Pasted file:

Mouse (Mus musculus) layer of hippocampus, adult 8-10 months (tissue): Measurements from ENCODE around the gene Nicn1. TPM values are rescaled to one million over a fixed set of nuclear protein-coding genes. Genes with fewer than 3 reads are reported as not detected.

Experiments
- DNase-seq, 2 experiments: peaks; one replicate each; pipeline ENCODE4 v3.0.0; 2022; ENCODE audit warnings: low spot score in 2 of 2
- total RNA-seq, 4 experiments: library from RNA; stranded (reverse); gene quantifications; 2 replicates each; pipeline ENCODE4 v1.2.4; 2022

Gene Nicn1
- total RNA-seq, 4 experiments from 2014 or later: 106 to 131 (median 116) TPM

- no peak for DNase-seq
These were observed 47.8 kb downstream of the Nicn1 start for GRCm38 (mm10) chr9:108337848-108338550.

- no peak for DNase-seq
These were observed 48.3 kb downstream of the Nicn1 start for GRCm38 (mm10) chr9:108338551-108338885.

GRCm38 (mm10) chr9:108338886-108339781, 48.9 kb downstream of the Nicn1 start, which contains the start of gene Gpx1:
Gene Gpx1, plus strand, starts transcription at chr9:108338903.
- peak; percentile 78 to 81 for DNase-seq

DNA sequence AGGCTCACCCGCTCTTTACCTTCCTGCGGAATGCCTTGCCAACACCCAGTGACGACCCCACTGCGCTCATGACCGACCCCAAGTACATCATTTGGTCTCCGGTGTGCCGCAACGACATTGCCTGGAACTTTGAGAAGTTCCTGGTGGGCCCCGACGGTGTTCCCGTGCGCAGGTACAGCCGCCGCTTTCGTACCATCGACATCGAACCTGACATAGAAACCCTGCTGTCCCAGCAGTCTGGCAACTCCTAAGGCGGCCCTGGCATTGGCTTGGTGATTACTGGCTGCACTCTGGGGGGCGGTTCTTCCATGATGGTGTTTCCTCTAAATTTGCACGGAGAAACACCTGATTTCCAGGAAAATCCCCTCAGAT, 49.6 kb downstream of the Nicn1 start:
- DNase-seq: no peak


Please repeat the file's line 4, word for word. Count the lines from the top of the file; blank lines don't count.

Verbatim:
- total RNA-seq, 4 experiments: library from RNA; stranded (reverse); gene quantifications; 2 replicates each; pipeline ENCODE4 v1.2.4; 2022